Executive Compensation Professionals Do Not Come Across the HSR Act Often

March 17, 2020

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Are you familiar with the Hart-Scott-Rodino (HSR) Act? Although it is designed to cover large mergers and acquisitions, it can come in to play for select individuals. When the executive compensation plans of highly compensated employees rely heavily on corporate stock to reward the executive, the reporting guidelines of HSR can potentially apply at the individual level.

In describing the HSR Act, the Federal Trade Commission explains that the HSR Act “established the federal premerger notification program, which provides the FTC[i] and the Department of Justice with information about large mergers and acquisitions before they occur.”

Barbara Baska, in a blog post titled, “New HSR Thresholds Announced for 2020” (published on, addressed the updated HSR Act filing thresholds. Calling the HSR Act a “trap for the unwary[ii]” Barbara Baska points out that the HSR Act applies to individuals as well as corporations and reminds individuals with corporate stock in excess of $376 million (the new threshold established on January 28, 2020) that they are required to file under the HSR Act, while those with company stock of less than $94 million are not.

Obviously, this unique result of corporations relying heavily on company stock to reward top executives does not apply to a large number of people. However, for executives or board members at or near the stock ownership thresholds defined by the HSR Act, failure to file can result in penalties in excess of $40,000 per day[iii].

You can read Barbara Baska’s comments in full by following the link below, referenced in the blog post from Attorney Mike Melbinger. Mike shared his insights on the HSR filing requirements in his blog, “HSR Thresholds Adjusted for 2020,” which is published here in entirety.

From the Executive Compensation Blog, 3-2-2020

“Executive compensation professionals do not come across the Hart-Scott-Rodino Act often. However, it does come up in certain circumstances, as evidenced by the occasional enforcement actions by the DOJ[iv] and FTC[v] against a corporate director or executive, so executive compensation professionals need to be aware of the possibility.

“The Hart-Scott-Rodino Act is part of antitrust law (thus, the FTC involvement). The HSR Act generally applies to mergers, acquisitions, and joint ventures that exceed a minimum value threshold (the size-of-transaction test) and, in some cases, an additional threshold based on the size of each party (the size-of-person test).  But the HSR reporting requirements, by their terms, apply to any acquisitions of equity, including the granting or vesting of compensatory equity awards.

“The reason we do not encounter the HSR reporting rules often is because the filing thresholds are quite high. However, some directors and executives, generally a company founder or significant individual investor, will attain those thresholds. Today’s blog is simply to point out that the HSR Act thresholds are adjusted annually and were recently adjusted for 2020, as described in Barb’s blog post:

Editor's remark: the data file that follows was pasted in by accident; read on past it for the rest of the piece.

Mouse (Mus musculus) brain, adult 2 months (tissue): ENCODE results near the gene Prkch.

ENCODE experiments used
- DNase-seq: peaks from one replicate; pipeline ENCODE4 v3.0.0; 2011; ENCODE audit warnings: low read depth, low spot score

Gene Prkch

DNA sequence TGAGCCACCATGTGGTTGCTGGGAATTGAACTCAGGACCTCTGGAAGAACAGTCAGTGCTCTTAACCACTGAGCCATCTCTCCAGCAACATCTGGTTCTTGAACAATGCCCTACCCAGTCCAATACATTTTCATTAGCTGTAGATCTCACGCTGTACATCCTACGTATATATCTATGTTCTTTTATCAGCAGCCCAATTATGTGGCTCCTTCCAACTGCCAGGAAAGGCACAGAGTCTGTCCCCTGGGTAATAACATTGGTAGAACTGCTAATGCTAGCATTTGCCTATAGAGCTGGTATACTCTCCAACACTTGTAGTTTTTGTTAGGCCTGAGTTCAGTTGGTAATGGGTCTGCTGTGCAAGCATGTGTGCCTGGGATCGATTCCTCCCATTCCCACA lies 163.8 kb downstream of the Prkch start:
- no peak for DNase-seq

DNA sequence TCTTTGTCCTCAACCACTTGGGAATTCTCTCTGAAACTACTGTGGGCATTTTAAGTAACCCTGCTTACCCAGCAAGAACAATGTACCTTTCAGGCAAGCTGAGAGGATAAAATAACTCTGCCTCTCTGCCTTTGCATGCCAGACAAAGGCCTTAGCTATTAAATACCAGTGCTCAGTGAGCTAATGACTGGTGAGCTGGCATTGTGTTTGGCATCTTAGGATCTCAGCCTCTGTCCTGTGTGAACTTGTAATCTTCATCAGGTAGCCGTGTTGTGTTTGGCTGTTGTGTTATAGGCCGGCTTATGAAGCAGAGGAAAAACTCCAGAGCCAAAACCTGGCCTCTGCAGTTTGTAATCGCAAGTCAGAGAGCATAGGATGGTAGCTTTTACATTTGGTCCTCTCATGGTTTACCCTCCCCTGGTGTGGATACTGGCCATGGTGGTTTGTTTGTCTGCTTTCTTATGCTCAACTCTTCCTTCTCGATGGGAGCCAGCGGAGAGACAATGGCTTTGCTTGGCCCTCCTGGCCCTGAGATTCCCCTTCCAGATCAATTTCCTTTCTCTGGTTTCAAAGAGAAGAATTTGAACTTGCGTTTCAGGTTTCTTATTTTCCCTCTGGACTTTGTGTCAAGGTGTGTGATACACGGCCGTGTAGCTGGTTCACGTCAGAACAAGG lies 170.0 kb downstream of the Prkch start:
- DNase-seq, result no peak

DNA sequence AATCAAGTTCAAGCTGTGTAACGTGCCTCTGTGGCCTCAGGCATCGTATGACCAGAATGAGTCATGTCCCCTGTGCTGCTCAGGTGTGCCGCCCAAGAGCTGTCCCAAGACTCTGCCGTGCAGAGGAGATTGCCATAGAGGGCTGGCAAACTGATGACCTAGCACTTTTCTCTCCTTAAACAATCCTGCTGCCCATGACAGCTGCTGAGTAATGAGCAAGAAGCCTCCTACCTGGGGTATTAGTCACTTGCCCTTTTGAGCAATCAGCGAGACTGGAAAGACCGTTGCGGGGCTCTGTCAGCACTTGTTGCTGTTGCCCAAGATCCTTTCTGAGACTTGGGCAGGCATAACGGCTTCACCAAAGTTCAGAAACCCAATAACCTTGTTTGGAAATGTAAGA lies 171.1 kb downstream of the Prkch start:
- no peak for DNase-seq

“As announced by the FTC on January 28, effective February 27 the thresholds are as follows:

  • Individuals with company stock holdings of less than $94 million are not required to make filings under the HSR Act (up from $90 million in 2019).
  • Individuals with company stock holdings in excess of $376 million are required to make filings under the HSR Act (up from $359.9 million in 2019).

If the individual’s holdings are between the above two thresholds, their acquisition is reportable under the HSR Act if one party to the transaction has assets in excess of $18.8 million and the other party had assets of exceeding $188 million (up from $18 million and $180 million, respectively).”

Reminder from Fulcrum Partners: Numerous scenarios exist in which the issuance of equity could trigger the need for an HSR filing on behalf of an individual. These scenarios include but are not limited to stock purchases under an employee stock purchase plan, option exercises and other actions, all of which signal the need for the corporation and the individual involved to seek professional guidance.

[i] Federal Trade Commission



[iv] Department of Justice

#m&a #executivecomp #HSRAct #mergersandacquisitions

This material has been prepared for informational purposes only, and is not intended to provide, and should not be relied on for, accounting, legal or tax advice. Any tax advice contained herein is of a general nature. You should seek specific advice from your tax professional before pursuing any idea contemplated herein.

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Lion Street Advisors // Lion Street Financial

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